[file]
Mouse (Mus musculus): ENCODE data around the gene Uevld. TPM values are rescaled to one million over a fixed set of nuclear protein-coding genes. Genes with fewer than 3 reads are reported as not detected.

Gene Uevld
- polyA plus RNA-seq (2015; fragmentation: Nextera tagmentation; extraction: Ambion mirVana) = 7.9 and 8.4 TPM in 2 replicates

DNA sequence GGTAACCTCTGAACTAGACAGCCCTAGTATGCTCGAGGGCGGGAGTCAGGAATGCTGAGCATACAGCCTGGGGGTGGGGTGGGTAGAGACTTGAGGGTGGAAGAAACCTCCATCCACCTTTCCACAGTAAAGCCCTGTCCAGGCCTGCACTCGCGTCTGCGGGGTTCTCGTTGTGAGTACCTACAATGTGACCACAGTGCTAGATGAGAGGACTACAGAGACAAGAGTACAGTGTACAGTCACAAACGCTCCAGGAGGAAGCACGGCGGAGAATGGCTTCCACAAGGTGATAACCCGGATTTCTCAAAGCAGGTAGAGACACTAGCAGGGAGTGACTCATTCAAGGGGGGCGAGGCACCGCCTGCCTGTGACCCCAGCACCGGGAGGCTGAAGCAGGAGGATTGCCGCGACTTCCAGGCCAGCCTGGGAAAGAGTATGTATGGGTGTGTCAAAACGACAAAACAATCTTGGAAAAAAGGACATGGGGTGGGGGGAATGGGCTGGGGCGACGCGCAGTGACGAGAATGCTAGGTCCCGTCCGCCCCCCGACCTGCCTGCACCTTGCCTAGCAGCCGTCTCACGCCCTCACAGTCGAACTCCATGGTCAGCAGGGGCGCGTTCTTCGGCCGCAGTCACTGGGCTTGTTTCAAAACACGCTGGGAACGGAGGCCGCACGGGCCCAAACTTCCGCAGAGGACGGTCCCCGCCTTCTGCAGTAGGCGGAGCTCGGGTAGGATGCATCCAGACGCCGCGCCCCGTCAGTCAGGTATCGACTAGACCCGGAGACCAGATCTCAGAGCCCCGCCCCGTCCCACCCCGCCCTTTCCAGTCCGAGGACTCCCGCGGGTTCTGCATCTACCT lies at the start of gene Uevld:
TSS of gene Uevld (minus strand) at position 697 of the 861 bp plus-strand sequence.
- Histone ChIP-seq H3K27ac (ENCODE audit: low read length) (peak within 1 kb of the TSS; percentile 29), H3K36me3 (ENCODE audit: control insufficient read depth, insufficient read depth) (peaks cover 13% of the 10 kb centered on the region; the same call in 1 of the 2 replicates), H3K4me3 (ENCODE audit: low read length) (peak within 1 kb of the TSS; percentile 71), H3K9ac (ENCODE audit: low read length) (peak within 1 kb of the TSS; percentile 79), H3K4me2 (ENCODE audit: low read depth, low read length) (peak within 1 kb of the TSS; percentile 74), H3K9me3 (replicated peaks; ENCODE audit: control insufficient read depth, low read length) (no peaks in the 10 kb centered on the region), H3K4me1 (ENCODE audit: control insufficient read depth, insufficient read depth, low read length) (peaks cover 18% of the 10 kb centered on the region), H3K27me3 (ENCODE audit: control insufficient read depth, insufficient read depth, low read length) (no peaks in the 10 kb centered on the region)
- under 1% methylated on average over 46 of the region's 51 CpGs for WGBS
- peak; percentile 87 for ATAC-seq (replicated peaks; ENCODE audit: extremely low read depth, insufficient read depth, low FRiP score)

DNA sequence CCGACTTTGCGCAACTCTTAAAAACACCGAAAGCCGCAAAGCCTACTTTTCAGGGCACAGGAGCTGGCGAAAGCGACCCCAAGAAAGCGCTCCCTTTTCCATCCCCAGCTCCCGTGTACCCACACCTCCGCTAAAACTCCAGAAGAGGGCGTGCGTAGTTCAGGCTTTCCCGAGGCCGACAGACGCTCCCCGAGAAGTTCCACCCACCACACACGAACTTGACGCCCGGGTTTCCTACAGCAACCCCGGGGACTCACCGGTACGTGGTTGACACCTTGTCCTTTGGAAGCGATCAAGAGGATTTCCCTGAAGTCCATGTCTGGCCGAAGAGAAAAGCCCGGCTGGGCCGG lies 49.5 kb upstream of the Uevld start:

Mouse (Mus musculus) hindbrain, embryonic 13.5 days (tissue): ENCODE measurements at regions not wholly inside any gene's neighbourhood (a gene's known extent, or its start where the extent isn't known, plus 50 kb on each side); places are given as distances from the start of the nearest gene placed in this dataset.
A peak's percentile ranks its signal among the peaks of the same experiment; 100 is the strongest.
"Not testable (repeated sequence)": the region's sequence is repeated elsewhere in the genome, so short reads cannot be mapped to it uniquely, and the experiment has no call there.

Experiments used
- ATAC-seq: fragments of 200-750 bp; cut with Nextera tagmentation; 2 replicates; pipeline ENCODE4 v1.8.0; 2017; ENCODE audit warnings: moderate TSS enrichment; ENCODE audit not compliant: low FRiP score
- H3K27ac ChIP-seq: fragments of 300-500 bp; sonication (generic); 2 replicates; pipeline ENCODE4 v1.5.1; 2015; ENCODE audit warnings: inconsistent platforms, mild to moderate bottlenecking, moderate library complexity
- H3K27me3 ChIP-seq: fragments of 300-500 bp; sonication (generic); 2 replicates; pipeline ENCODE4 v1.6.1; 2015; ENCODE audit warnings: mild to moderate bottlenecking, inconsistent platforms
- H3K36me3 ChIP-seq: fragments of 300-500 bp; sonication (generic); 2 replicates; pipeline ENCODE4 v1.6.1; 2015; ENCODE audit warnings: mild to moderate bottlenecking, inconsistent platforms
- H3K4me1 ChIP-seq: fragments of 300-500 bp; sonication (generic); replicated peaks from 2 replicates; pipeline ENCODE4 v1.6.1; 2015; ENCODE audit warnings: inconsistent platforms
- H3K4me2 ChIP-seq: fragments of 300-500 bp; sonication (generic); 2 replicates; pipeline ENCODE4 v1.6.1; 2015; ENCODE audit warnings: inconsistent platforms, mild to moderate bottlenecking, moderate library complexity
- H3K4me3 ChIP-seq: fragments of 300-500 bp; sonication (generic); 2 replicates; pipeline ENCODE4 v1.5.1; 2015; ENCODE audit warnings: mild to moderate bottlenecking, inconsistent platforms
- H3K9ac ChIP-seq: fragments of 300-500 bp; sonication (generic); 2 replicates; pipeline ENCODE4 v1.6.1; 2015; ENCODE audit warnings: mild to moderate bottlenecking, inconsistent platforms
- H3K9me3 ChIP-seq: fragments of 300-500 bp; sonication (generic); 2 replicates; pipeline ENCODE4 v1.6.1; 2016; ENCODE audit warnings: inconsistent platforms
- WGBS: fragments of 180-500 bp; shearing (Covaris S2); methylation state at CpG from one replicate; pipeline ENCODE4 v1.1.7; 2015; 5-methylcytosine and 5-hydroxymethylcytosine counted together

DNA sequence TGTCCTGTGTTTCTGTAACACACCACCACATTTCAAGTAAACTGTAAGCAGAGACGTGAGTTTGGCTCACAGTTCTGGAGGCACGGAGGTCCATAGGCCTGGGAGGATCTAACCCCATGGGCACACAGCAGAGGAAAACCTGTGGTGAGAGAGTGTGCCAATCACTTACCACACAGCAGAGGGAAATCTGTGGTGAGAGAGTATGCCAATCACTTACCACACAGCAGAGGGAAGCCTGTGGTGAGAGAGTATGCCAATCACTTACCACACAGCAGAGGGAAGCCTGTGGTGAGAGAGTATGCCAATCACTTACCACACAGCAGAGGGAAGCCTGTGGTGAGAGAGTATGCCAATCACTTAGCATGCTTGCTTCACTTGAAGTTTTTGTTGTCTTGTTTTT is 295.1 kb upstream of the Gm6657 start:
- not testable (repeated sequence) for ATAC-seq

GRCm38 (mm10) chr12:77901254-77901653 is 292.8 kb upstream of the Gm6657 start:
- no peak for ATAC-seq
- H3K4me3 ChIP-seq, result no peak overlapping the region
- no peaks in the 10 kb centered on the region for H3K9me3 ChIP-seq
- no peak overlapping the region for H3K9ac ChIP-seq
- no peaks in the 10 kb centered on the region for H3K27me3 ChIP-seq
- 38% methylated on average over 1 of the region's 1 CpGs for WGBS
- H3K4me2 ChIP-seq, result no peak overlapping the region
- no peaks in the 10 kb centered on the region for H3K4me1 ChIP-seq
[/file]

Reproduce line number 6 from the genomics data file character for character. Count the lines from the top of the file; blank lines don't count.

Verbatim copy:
- Histone ChIP-seq H3K27ac (ENCODE audit: low read length) (peak within 1 kb of the TSS; percentile 29), H3K36me3 (ENCODE audit: control insufficient read depth, insufficient read depth) (peaks cover 13% of the 10 kb centered on the region; the same call in 1 of the 2 replicates), H3K4me3 (ENCODE audit: low read length) (peak within 1 kb of the TSS; percentile 71), H3K9ac (ENCODE audit: low read length) (peak within 1 kb of the TSS; percentile 79), H3K4me2 (ENCODE audit: low read depth, low read length) (peak within 1 kb of the TSS; percentile 74), H3K9me3 (replicated peaks; ENCODE audit: control insufficient read depth, low read length) (no peaks in the 10 kb centered on the region), H3K4me1 (ENCODE audit: control insufficient read depth, insufficient read depth, low read length) (peaks cover 18% of the 10 kb centered on the region), H3K27me3 (ENCODE audit: control insufficient read depth, insufficient read depth, low read length) (no peaks in the 10 kb centered on the region)